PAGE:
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Can anybody help me out to know the possible reasons for which Apple store can reject or raise objection to submit any iPhone application.

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closed as off-topic by Josh Caswell, David Rönnqvist, esker, Lee, torazaburo Aug 23 '13 at 21:51

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As bad a the Palm platform was, at least anybody could write and sell apps for it. –  Kibbee Mar 17 '09 at 17:17
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@Kibbee: Except that they sold a lot less of those apps. –  Thilo Oct 26 '11 at 6:23
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This question is off-topic because it is about App Store compliance, not a coding issue. Please see Are developer-centric questions about application stores on topic for Stack Overflow? –  Josh Caswell Aug 23 '13 at 19:56

12 Answers 12

up vote 61 down vote accepted

Here are possible reasons (unofficial, from here):

  • Vibration. It is not permitted to use continuous vibration in your apps - short bursts as warnings is all that is allowed. Don’t bother trying to set up a timer to keep the vibration going, it will cause your app to be rejected.

  • Linking to private frameworks. This is obvious, but somehow in playing around with stuff we had linked to the MoviePlayer.framework. That’s a no-no, and cost us about ten days while we unlinked that framework, recompiled, and then resubmitted.

  • Improper handling of editing in tableview cells. Also obvious, but be aware that if you enable table cell editing, you’ll have to manually specify which cells should respond to editing controls and which should not. We had some random prefs cells in one of our early apps that were able to be swiped to bring up a ‘delete’ badge. Of course it didn’t do anything, but Apple justly considered this poor design and rejected our app.

  • Icons. Make sure the 57 pixel icon is identical to the 512 pixel version. Also, use a different icon if you are creating ‘lite’ and ‘pro’ versions of your app (i.e., free and paid). Using the same icon for both sends your app straight to … you guessed it … the bin.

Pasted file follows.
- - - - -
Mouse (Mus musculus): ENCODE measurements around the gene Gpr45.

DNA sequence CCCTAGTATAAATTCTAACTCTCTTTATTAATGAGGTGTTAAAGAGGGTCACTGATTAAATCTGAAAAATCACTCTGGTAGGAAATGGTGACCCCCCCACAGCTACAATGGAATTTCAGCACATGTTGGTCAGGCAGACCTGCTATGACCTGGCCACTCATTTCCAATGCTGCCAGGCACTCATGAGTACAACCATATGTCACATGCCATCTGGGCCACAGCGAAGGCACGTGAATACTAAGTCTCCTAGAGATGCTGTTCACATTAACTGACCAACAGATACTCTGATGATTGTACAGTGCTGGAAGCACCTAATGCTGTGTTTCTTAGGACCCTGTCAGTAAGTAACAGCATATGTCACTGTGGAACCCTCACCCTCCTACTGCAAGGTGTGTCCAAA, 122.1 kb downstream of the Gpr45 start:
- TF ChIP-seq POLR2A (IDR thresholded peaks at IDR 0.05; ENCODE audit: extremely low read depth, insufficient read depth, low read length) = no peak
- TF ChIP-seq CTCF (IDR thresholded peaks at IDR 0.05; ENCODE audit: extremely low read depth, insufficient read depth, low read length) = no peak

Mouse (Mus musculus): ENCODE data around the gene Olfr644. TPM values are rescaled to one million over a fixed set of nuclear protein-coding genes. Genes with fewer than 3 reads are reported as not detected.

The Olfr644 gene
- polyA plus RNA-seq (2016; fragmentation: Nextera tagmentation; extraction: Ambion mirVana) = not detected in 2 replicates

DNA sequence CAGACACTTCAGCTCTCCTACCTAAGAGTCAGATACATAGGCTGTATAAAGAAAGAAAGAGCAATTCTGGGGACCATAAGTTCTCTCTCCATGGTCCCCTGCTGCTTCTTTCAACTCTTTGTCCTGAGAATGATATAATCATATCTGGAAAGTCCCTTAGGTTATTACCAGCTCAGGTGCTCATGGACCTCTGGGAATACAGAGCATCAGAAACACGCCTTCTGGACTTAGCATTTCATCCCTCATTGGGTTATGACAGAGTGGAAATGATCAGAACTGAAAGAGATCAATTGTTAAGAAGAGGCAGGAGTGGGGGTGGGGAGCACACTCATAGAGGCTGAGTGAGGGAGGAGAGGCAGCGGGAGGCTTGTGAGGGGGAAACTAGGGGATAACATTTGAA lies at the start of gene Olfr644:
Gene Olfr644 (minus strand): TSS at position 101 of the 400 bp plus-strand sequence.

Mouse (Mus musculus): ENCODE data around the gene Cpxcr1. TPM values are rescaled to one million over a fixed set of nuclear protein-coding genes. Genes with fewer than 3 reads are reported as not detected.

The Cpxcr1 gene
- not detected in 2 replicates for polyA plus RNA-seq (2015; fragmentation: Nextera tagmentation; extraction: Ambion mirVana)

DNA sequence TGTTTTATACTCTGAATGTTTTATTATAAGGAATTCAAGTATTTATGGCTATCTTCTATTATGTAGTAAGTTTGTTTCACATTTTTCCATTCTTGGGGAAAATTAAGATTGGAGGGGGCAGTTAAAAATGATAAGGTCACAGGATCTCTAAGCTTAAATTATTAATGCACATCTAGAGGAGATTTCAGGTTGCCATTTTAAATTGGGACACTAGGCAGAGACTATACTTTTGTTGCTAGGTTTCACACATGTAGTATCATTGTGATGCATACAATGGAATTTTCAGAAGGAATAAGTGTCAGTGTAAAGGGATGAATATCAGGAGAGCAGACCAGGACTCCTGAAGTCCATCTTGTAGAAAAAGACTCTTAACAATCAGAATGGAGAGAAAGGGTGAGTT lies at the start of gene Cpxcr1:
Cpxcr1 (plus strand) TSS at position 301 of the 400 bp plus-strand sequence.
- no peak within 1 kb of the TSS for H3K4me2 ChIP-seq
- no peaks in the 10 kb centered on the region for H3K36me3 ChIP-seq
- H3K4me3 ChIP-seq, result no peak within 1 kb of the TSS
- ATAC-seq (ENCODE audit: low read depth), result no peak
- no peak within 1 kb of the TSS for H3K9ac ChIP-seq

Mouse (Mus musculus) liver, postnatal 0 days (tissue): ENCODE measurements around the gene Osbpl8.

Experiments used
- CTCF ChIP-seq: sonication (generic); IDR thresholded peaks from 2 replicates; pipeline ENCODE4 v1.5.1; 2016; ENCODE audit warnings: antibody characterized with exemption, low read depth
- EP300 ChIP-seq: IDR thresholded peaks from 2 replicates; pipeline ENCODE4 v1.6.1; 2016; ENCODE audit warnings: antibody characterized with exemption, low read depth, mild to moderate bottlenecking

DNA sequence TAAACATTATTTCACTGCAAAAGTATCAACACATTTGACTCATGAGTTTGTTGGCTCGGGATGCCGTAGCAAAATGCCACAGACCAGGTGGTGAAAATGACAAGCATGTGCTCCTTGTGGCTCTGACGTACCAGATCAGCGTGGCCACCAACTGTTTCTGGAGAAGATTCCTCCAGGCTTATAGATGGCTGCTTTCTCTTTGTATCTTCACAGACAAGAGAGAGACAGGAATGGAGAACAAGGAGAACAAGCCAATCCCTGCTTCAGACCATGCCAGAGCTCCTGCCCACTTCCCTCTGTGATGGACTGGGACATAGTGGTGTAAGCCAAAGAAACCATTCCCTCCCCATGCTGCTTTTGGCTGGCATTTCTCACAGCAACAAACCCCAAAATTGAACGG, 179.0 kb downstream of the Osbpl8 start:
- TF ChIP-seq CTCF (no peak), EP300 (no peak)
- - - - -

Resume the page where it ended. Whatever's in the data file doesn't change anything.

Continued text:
• Copying existing functionality. This one is much more subtle and insidious, and has probably affected the great percentage of developers. In addition to the widely publicized Podcaster debacle, reports from user comments indicate that Apple is casting a wide net when looking for duplicated functionality. Mini web browsers, or apps that essentially show web pages, seem particularly vulnerable, even if they add new and/or useful functionality. Stay away from email clients as well.

  • Using appropriate keyboard type. If your app asks for a phone number or other numeral-only input and you present a keyboard that also includes the possibility of entering standard alpha-numeric input … yep. (Thanks Jeremy1026)

  • Version numbers. If your app is currently at version 0.99 or below, you’d better consider giving it a promotion as Apple seems to prefer 1.0 and above. One of ours was recently rejected for being .016, with a message suggesting that our version number wasn’t even numeric. When we resubmitted the same app from scratch as version 1.0, it went through.

  • Network Reachability. If your app requires any type of network access you need to make sure it works when that access isn't available. If it doesn't it will be rejected. Apple provides sample code to test this which you can use as-is in most cases: http://developer.apple.com/library/ios/samplecode/Reachability/index.html

And last, but not least:

  • Flatulence Don’t even try. ;-) UPDATE: sorry, this seems to be outdated by now. Apple makes a lot of money now with "fart apps": see this article.

Edit:

Here is a link to a recent article about ten iPhone Apps That Didn't Make Apple's App Store.

And a tip: Apple has a Mac app called Application Loader that you could install. Once you install it, it analyzes your app's zip file. It verifies all the certificates, icons, and other things are correct before submitting to Apple. Using the Application Loader minimizes your chances of app rejection.


Another interesting resource: App Store Roundtable: Transparency and the Approval System (appleblog.com)


Yet another edit: